The media theory over the last several days about the Boston Marathon bombing is that the pressure-cooker design came straight off the Internet and didn’t require any specific training.  That assumption ignores a couple of key points even if the bomb design matched those readily available on jihadi websites, such as practice and testing, of which so far the FBI has found no evidence in the US.  Second, any deviation from those designs would entirely negate that kind of “lone wolf” scenario — and according to the Wall Street Journal, the FBI now believes that Tamerlan Tsarnaev had to have received assistance and/or training for the designs he used:

A Federal Bureau of Investigation analysis of the bombs used in the Boston Marathon attacks has concluded that makers of the devices had some knowledge beyond the step-by-step recipes already described by the surviving suspect in the attack.

Dzhokhar Tsarnaev has told interrogators that he and his brother used bomb-making instructions found in Inspire, an online al Qaeda magazine, according to federal officials. His brother, Tamerlan Tsarnaev, the other accused bomber, was killed during a gunfight with police in Watertown, Mass.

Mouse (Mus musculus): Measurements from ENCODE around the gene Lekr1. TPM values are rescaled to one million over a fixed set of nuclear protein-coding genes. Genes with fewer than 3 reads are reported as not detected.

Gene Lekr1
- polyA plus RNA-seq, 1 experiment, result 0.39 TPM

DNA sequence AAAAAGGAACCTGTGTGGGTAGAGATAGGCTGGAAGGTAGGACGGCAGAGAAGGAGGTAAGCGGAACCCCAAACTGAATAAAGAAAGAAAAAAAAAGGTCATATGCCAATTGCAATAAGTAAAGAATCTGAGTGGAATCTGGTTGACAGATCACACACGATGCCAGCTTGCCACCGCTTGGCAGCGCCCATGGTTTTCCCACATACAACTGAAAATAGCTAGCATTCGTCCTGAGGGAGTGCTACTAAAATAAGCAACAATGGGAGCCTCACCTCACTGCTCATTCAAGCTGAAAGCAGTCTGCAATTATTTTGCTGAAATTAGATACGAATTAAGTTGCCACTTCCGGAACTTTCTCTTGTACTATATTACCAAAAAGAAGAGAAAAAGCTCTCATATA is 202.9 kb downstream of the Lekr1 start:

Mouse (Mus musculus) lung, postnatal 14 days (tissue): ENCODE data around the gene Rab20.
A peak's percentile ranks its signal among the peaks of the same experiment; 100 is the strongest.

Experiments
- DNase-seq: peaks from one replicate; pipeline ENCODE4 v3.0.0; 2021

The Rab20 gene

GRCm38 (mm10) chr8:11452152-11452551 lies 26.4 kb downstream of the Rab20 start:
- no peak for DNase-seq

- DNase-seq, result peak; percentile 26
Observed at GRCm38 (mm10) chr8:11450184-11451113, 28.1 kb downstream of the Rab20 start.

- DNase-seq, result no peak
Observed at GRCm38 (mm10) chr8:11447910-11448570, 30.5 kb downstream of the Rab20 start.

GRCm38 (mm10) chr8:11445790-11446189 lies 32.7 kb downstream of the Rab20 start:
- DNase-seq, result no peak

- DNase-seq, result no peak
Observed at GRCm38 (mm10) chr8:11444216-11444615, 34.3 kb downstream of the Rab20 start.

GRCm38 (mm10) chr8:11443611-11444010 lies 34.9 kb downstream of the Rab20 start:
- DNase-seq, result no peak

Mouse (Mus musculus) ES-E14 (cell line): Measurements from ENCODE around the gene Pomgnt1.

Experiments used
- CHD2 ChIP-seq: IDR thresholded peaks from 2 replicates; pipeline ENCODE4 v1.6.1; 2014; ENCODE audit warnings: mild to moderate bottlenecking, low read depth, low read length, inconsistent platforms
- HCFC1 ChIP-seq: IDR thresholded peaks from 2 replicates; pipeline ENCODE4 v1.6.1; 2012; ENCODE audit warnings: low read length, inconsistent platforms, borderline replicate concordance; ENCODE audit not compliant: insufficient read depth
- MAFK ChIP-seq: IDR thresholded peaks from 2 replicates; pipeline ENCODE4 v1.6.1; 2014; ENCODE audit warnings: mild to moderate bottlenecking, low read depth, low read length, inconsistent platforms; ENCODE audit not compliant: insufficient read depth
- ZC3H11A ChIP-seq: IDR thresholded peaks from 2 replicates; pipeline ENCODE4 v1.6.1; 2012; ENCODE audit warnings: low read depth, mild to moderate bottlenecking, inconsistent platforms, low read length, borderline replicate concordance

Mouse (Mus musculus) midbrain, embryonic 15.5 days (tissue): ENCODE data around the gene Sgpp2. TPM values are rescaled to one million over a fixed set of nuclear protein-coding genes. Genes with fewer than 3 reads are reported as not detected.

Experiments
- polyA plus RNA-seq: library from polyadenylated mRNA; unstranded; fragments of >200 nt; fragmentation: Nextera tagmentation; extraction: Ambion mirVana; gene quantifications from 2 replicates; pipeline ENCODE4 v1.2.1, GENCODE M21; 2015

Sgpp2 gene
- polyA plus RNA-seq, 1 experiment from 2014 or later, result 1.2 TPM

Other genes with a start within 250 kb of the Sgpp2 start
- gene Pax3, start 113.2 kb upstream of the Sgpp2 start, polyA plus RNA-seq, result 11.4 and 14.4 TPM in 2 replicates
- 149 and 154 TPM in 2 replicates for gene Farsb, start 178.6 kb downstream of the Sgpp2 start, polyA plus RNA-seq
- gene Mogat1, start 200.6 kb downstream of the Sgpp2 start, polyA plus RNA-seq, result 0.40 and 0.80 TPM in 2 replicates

The FBI’s bomb experts analyzed remnants of both bombs that exploded on April 15 near the marathon’s finish line, as well as additional explosive devices that authorities said were recovered after the encounter with the suspects early on April 19.

Their early conclusion is that the bomb makers likely had additional training or expertise, in part because they deviated from two recipes in Inspire, according to a report prepared by the Terrorist Explosive Device Analytical Center and law-enforcement officials briefed on the investigation.

The analysis also determined that the explosives used were “consistent with commercial fireworks,” said the report, which was reviewed by The Wall Street Journal. Officials cautioned that the analysis was preliminary.

Boston PD found a cache of discarded fireworks on Wednesday night, many with the gunpowder removed.  That would connect with the design of the bomb, although investigators have yet to link the find directly to the Tsarnaevs — yet, anyway.

This does, however, point up the importance of finding what the Tsarnaevs preferred to throw away.  With one of the bombing suspects dead and the other in a prison hospital facility, investigators of the Boston Marathon terrorist attack have access to the possessions of the two Tsarnaevs. What about those items that left their possession just before the bombing? CBS News’ John Miller updated viewers on the investigation and reported that FBI agents are now searching for laptops that the two brothers discarded shortly before conducting their attack:

FBI agents picked through a landfill near the University of Massachusetts Dartmouth, where 19-year-old suspect, Dzhokhar Tsarnaev, was a sophomore.

On “CBS This Morning: Saturday,” CBS News senior correspondent John Miller, a former assistant FBI director, reports the agents were looking for a couple of laptop computers that belonged to the suspects.